US Public Charge Update

Effective February 24 2020, USCIS is implementing the Inadmissibility on Public Charge Grounds final rule nationwide.

On August 14, 2019, the Trump Administration published a Final Rule that changed the definition of “public charge” and added specific details about how immigration officials will take into account the applicant’s income, health, age, education and family status.

In response to the rule, multiple organizations and immigrant advocates, including states, counties and non-profit organizations, were successful in seeking temporary injunctions to block the Trump Administration from using the new, tougher rules on US immigration applications from low-income immigrants.

The preliminary injunctions that had temporarily blocked implementation of the rule, including nationwide injunctions from federal judges in New York, Washington and Maryland, have now been stayed.

Following a judicial victory on February 21 to lift the injunction in the state of Illinois, USCIS will now apply the Final Rule to all applications and petitions postmarked (or submitted electronically) on or after February 24 2020.

Expanding the remit for public charge grounds

The original policy guidance relating to immigrants, which had been effective since 1999, defines a public charge as an individual who is “likely to become primarily dependent on the government for subsistence”.

The public charge test has been used for more than a century by US authorities to determine whether an individual applying for admission to the US or for lawful permanent resident (LPR) status has or will become financially dependent on the Government.

Since 2018, US consular officers have considered an increasingly broad range of benefits when assessing applications against the public charge requirement, and whether an applicant has been or might in the future become dependent on government benefits.

Under the new rule, the Government can lawfully deny an immigration application if the applicant is deemed likely at any time to become a public charge.

At this stage, the long-term implications of the changes remain unclear. However, the rule has already resulted in greater scrutiny of income and assets for marriage-based immigrant visa applicants, and the number of applications refused on the public charge grounds has risen during Trump’s presidency, in line with an overall increase in visa denials and measures to restrict family-based immigration to the US.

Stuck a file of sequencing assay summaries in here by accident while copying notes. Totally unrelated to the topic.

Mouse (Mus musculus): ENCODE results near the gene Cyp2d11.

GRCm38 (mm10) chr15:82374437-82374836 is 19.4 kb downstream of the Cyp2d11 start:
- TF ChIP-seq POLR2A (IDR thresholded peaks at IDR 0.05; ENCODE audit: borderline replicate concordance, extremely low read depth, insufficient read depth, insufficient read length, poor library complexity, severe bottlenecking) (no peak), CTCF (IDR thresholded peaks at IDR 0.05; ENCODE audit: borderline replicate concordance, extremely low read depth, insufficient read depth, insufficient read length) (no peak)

Application processing

The process for determining public charge grounds depends on whether the immigrant’s application is being processed inside or outside the US.

Decisions about applications for admission or LPR status handled outside the US at embassies or consular offices abroad are guided by the Department of State (DOS) and are different from decisions on applications for LPR status processed inside the US, which are guided by regulations and policy from the US Citizenship and Immigration Services (USCIS) in the Department of Homeland Security (DHS).

In-country applications
While the courts have blocked the Department of Homeland Security’s (DHS) Final Rule, in October 2019 the DOS issued an interim final rule aligning DOS’s public charge standards with those of DHS.

The DOS confirmed it will not implement the interim final rule until the use of a new form for information collection and the Foreign Affairs Manual (FAM) revisions are approved by OMB following a public questionnaire.

As the legal challenge continues, the current policy remains effective, with the only benefits considered in determining whether a person is likely to become a “public charge” are:

  • Cash assistance for income maintenance, which includes state and local cash assistance programs as well as federal programs such as Supplemental Security Income (SSI) and Temporary Assistance for Needy Families (TANF).
  • Government funded long-term care (nursing home or other institutionalized care).

Applications processed outside the US
This affects non–US nationals applying through consular processing before entering the US, such as tourist or employment-based visas, lawful permanent resident applicants and those required to leave the US to apply for status.

On October 11, 2019, the Department of State (DOS) issued an interim final rule that aligns its definition of public charge to that of the DHS final rule. In doing so, it defined a public charge as an immigrant “who receives one or more public benefits for more than 12 months in the aggregate within any 36-month period (such that, for instance, receipt of two benefits in one month counts as two months’ worth of benefits)”.

Under the updated rules, receipt of benefits by a family member will not be considered. Additionally, benefits used in another country will not be considered. Benefits (other than cash assistance or long-term care) used before October 15, 2019, will not be considered. Receipt of named benefits will continue to be just one factor in the broader totality of circumstances test which considers an applicant’s age, health, family status, income and resources, education and skills.

The State Department is seeking approval of a new form before changing the process. Once effective, the interim rule will supersede the Foreign Affairs Manual (FAM) manual changes from January 2018.

Need assistance?

USCIS will apply the Final Rule to all applications and petitions postmarked or submitted electronically on or after February 24 2020.

If you have any queries about the changes and the potential impact on any US immigration applications, speak to our US immigration specialists.

Last updated: February 24, 2020